HAID, Johann Jacob (1704-1767) after C. N. EBERLEIN
Augsburg: Published by Johann Jakob Haid, circa 1730. Mezzotint. Printed on laid paper. In good condition with the exception of some foxing across the margins. Small paper loss in upper left corner of sheet. Image size: 12 1/2 x 7 5/8 inches. Sheet size: 15 1/4 x 9 3/4 inches. Plate mark: 12 1/2 x 7 5/8 inches.
A striking scientific portrait of Albrecht von Haller, from Johann Jakob Haid's celebrated series of mezzotint portraits.
Johan Jakob Haid came from a German family of artists and printmakers. Haid worked initially with the animal painter Johann Elias Ridinger, but he soon went on to found a well-known publishing house in Augsburg. He became known primarily for his celebrated series of large mezzotint portraits of illustrious individuals. This attractive portrait of Albertus Haller is a wonderful example of Haid's noted series. As in this fine image, all of Haid's portraits are highly decorative; the sitter is always surrounded by a decorative frame and the image rests on an ornate descriptive plaque. This is a lovely impression and a fine example of Haid's accomplished series. As in many scientific portraits, Haller is shown holding a book, symbolizing his important work as a writer.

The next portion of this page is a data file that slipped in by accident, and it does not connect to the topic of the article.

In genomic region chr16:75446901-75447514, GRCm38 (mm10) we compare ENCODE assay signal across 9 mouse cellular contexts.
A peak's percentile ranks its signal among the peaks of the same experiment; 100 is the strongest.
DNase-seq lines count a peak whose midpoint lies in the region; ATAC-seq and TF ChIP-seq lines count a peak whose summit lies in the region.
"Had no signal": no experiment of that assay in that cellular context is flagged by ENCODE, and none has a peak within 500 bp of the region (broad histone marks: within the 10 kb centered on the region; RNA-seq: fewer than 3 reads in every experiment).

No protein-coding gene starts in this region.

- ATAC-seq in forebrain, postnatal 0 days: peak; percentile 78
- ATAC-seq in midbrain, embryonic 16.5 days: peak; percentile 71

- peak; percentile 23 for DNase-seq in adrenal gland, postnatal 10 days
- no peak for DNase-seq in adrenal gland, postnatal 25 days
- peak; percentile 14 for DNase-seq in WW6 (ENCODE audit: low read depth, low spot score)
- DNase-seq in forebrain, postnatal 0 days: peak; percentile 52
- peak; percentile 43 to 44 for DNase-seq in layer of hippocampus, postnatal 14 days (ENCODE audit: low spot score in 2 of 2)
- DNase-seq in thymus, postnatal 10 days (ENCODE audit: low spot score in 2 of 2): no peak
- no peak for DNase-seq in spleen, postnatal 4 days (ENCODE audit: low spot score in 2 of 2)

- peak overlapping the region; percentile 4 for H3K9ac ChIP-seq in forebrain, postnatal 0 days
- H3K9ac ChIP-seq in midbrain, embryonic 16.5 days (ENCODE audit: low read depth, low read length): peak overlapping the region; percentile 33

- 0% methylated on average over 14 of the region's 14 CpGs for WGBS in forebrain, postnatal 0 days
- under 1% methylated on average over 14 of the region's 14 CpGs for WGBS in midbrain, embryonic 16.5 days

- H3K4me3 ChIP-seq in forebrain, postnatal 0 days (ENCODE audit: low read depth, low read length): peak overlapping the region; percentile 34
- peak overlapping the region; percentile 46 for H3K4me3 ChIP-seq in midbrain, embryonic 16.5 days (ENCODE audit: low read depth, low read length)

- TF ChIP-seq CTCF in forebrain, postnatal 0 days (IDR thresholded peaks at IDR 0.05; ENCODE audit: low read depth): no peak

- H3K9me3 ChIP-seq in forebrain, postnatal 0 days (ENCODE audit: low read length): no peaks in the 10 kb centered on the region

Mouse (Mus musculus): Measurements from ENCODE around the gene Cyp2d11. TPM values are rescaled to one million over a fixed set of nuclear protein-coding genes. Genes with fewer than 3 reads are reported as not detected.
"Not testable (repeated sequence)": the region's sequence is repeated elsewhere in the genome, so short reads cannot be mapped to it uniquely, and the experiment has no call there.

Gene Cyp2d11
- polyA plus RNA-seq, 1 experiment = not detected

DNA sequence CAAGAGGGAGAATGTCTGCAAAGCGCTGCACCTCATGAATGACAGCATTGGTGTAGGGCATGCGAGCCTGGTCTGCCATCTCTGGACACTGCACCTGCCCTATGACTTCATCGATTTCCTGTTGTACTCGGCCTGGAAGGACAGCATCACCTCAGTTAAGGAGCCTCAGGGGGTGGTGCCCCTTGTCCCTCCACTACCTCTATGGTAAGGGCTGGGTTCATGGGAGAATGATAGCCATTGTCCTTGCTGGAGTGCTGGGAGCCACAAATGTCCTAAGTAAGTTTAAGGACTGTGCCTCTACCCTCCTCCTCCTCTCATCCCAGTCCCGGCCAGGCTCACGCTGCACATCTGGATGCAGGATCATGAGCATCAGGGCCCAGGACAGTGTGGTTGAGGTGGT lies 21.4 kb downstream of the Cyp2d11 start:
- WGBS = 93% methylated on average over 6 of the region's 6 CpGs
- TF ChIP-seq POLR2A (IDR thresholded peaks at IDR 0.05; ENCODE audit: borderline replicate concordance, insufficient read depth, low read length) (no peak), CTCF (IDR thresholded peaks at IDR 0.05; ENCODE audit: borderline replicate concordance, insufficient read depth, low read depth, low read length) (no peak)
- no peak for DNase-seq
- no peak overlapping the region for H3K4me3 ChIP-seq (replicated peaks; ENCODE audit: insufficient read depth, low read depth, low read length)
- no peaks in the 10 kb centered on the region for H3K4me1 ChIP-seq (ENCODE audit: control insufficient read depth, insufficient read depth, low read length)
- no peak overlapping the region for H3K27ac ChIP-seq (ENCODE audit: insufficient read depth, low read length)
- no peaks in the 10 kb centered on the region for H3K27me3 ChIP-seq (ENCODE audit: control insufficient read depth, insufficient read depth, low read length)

Albrecht von Haller (1708-1777) was a celebrated Swiss anatomist and physiologist. After pursuing an education in medicine and mathematics, Haller devoted himself to the study of botany. He began a collection of plants, which formed the basis of his great work on the flora of Switzerland. In 1729 he returned to Bern and began to practice as a physician, and was soon appointed the chair of medicine, at the University of Gottingen.
Commonly called "the Great", Haller was an illustrious scholar and prolific writer. His academic interests included poetry, botany, biography and medicine, and he produced a huge quantity of texts devoted to these diverse subjects. He is best remembered for his twenty volumes of biographies on anatomy, botany, surgery, and medicine, and for his revolutionary contributions to the field of physiology. He proved the concept of tissue "irritability", and distinguished between nerve impulse and muscular contraction.
Benezit, Dictionnaire des Peintres, Sculpteurs, Dessinateurs et Graveurs.